London needs to side with renters and hold landlords to account

Rogue landlords are being protected

A photo of London's skyline

Databases that name and shame rogue landlords have been promised in response to recent scandals with appalling homes, but data from London shows that they aren’t going to help if more than 95 per cent of the data is hidden from renters. As a private renter in London, I long for my own housing security but together with so many others, that seems to be just getting further out of reach.

Last month, the coroner’s verdict that exposure to mould in Awaab Ishak’s housing association flat was his cause of death led Michael Gove-the Secretary of State for Levelling Up, Housing and Communities – to state he would “crack down” on mould infested homes. Promises included a register of rogue landlords so that private renters can check if their landlord meets a basic standard before choosing to live in their property.

This register was promised by Gove at the start of 2022, as reported by Generation Rent, but it has not yet appeared.

London has had a Landlord Register since 2017, yet in June 2022 there were only 171 entries available to the public. Questions from the City Hall Greens found that a further 2,745 entries are on a “private tier” only accessible to the Greater London Authority and councils as entries are only publicly available for 12 months.

The private tier is described as a legal precaution following advice from expert counsel. But this cannot be in the best interest of renters and requires further investigation. The restrictions limit the usefulness of the tool to London renters as most of the information they need to make an informed decision they can’t get to.

Despite there being approximately 2.7 million private tenants in London, 26 boroughs have had less than 100 entries in the six years the tool has been available and the checker has only been viewed 380,167 times since 2017 (working out as an average of 76,034 per year).

Currently, councils are required to issue licences to landlords for all privately rented properties. The level of licensing in an area needs to be agreed by the Secretary of State:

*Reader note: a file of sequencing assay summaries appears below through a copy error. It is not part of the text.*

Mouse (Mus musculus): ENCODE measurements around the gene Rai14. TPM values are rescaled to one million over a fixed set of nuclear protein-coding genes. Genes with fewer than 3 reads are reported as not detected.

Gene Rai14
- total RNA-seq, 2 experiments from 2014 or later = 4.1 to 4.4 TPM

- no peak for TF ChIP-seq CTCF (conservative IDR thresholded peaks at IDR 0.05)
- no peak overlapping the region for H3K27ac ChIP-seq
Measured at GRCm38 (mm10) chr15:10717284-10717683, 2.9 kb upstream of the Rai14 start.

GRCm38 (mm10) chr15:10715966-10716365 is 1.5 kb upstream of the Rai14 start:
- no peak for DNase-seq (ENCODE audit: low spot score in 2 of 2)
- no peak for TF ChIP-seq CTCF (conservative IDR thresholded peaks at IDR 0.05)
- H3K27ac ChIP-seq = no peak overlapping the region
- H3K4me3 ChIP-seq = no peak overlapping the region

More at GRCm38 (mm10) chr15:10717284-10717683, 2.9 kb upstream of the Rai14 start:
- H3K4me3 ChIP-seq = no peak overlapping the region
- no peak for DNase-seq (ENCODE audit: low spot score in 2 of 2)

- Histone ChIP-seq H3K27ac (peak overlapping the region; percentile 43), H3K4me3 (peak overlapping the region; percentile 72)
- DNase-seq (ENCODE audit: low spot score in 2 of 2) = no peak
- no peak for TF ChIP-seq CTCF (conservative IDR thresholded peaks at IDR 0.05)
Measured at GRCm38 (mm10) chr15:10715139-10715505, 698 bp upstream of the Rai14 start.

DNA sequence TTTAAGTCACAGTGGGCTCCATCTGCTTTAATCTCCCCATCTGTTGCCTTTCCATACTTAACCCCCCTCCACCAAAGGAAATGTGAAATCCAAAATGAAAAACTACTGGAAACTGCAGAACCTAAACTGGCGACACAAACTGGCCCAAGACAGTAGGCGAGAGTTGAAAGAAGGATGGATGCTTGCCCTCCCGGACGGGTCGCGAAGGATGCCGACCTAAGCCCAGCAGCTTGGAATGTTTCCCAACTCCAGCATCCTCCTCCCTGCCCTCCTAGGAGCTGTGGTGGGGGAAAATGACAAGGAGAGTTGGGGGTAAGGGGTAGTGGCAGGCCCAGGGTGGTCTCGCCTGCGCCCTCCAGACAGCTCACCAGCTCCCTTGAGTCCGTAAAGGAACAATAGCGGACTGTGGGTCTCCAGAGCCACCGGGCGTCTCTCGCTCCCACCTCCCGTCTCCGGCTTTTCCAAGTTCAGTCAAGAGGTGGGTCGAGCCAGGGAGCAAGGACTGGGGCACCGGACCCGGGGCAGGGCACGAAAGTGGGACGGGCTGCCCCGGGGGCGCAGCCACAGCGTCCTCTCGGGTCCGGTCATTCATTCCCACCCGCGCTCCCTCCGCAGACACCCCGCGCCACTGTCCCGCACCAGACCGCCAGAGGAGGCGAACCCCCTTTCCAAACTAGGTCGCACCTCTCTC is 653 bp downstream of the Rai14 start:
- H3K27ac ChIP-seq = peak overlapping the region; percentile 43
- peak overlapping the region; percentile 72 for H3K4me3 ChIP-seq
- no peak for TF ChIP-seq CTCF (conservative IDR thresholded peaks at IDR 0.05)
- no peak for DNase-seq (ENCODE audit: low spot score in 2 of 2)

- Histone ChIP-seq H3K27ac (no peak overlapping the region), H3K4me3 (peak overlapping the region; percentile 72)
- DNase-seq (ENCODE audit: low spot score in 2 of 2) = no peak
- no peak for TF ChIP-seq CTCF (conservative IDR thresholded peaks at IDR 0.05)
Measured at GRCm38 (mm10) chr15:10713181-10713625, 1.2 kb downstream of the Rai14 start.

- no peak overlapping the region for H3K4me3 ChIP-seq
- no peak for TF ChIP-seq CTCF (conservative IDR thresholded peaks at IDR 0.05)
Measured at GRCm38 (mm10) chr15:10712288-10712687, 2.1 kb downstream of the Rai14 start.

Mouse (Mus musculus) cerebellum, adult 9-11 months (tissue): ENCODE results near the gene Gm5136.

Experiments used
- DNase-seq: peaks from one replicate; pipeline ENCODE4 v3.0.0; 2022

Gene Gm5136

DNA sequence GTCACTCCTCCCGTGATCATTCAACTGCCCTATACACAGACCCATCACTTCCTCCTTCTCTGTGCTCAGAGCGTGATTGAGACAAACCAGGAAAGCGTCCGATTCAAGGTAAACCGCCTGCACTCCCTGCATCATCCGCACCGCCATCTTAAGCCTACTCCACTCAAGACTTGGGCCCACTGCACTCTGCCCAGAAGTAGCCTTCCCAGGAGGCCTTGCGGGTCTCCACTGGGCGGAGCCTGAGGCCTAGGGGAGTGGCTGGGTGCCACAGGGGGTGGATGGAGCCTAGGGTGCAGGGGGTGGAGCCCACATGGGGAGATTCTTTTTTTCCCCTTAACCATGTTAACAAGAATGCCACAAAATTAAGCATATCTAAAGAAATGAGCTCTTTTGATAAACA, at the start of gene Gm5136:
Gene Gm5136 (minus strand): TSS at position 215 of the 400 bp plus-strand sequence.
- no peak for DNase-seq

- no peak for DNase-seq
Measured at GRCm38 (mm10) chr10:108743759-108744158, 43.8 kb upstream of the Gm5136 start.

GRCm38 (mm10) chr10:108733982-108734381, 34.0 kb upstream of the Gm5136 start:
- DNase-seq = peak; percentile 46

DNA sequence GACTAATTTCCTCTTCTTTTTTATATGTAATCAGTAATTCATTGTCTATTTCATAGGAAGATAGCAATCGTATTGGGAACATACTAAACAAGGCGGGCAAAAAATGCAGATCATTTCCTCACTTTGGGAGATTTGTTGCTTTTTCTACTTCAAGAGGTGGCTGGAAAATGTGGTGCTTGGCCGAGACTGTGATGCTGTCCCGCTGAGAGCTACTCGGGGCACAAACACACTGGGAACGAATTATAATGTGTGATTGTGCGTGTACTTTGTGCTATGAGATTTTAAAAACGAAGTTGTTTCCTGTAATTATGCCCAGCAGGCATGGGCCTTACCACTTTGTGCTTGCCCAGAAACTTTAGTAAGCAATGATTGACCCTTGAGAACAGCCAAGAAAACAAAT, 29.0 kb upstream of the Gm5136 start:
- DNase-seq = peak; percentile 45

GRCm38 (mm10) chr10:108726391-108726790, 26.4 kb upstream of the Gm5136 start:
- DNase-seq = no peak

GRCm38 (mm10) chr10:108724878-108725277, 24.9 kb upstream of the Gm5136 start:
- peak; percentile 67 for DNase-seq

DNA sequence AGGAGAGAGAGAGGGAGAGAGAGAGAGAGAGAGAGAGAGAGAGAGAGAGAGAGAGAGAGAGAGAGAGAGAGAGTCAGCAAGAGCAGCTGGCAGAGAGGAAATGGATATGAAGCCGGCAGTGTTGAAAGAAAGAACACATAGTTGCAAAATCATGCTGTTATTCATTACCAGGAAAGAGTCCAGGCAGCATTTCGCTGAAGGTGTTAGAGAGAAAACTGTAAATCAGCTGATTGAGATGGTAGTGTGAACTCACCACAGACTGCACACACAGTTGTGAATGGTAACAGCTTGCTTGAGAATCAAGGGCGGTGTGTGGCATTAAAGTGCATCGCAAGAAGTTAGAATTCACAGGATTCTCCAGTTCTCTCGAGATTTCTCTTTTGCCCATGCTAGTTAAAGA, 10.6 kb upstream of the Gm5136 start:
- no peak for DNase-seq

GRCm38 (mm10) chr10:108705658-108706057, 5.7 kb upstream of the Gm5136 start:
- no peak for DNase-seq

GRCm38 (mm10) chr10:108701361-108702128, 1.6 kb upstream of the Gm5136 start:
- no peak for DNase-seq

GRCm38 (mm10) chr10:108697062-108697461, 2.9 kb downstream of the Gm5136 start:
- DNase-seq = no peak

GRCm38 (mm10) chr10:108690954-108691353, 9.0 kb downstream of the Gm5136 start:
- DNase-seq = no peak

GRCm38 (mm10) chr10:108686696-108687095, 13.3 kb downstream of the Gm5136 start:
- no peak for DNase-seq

• Mandatory housing of multiple occupancy (HMO) licensing applies to properties occupied by five or more people, making up two or more households
  • Additional HMO licensing applies to privately rented properties occupied by three or four people making up two or more households
  • Selective licensing single person, two people or single household (all properties).

There seems to be a correlation between boroughs with additional Landlord Licensing and number of entries. Newham and Camden both top the rankings and have some of the most extensive landlord licensing regimes. 

I’ve lived in many houses and flats across the city, experiencing a range in landlord and agency care and quality. Being a private renter in London is tougher than ever, with a drastic drop in availability (a reported 44% reduction in rooms to let), huge rent hikes, fierce bidding and offers over the asking price. Hannah Tomes, writing for The Spectator, describes receiving 60 inquiries overnight including people pledging to send money before even seeing the room. 

And once you secure a property – it is not certain that your landlord will address any issues you have or keep your rent at the agreed level for 12 months.

The imbalance of power has never been so stark. A safe home is a human right. We must take the side of renters and hold landlords to account to improve and protect the lives of tenants.

Zoë Garbett is a Green Party Councillor in Hackney and is standing to be the Greens’ candidate for Mayor of London.

Image credit: Ilya Grigorik – Creative Commons

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